Friday, April 20, 2018

Join us as We Introduce Heal the Harbors Pilsner at the Barking Crab on May 3

Join us as we enjoy Heal the Harbors Pilsner from Blue Point Brewing Company.

We love oysters and beer. Join us at The Barking Crab on Thursday, May 3rd for fresh oysters, live music, and the chance to help restore the native oyster population and heal our harbors. For every pint you toss back of Blue Point's exclusively brewed Heal the Harbors pilsner, 23 oyster shells are recycled into Massachusetts waters. Sounds like a win-win to us. 

Reserve your tickets at this EventBrite Link

All proceeds go to the Massachusetts Oyster Project, learn more at:
This event is open to the public but donations are recommended:

$10 donations will be rewarded with 2 tokens
$20 donations with 5 tokens
$30 donations with 8 tokens

You can redeem each token for one pint of our delicious beer or 5 fresh local oysters, your choice.

Monday, April 2, 2018

Ten Year Update on Oysters in Boston Harbor - Success!

Ten years ago a small group of people decided that they could help improve Massachusetts estuaries, starting with the small goal of restoring oysters back in Boston Harbor where they had not been present for at least 50 years. This was the beginnings of the Mass Oyster Project.

We did not know then how it would work out. But, with help from the Division of Marine Fisheries and City Government we placed 140,000 seed oysters purchased from Island Creek at the mouth of the Charles River with great fanfare. Our volunteer divers revisited the site in the spring. The oysters survived the winter, but we saw extensive predation over the ensuing year as crabs found them delicious. 

Over the subsequent two years, we were permitted to place more oysters, which we did; trying them in various containers, water depths, bottom substrates, etc.  Initially, we were pleased just to see them survive as it became possible to drop in and visit them from year to year.   

Then, it was exciting to see signs of reproduction- that is small oysters that were firmly attached to rocks and other objects on the bottom.  Oysters don't move. They only bind themselves to something as infants. So seeing small ones attached to native rocks meant that there was reproduction.  After three years we were finally beginning to see results!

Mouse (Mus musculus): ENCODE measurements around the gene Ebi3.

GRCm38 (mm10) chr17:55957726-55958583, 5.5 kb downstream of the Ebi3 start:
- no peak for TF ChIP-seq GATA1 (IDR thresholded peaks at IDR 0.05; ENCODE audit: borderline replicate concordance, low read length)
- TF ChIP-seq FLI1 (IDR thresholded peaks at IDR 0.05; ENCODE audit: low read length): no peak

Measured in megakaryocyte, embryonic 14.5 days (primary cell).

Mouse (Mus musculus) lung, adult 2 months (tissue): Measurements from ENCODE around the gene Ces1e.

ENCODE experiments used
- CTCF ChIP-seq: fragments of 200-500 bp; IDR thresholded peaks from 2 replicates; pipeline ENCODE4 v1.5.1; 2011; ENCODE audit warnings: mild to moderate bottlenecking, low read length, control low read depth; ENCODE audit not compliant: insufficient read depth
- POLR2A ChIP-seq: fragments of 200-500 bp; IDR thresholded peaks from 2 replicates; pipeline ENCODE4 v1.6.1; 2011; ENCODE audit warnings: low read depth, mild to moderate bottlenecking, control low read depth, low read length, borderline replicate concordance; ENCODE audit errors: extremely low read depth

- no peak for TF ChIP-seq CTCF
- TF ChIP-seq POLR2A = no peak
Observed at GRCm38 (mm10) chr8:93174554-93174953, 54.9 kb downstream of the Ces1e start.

After about 5 years, we were visiting a site a good distance from our initial oyster placements with a film-maker to see what we could find.  We were amazed to see quite a few oysters some 1-2 years old. Each subsequent year, it seems that the number of oysters has grown. 

Recently, we visited a site and instead of looking for individual oysters, we began looking for clusters. Since free floating baby oysters prefer to set on oyster shell for their lifetime homes we were delighted to see a number of clusters. These are the beginnings of oyster reefs. 

Interestingly, most of the oysters we see are on the small side. Perhaps this will change over time. There still is a huge untapped opportunity to renew and expand this effort. But, for now, it appears that the small initial program has generated long-term results and an expanding population. It will be interesting to see over the coming years, if this trend continues and if we see a measurable impact on water quality. 

There  are many people who made this possible including Mike Hickey of the DMF who was instrumental in granting our initial permit, Marianne Connolly of the MWRA who guided us through the City's Conservation Commission, Jim Hunt from the City of Boston, as well as the hundreds of volunteers and supporters who moved the project along.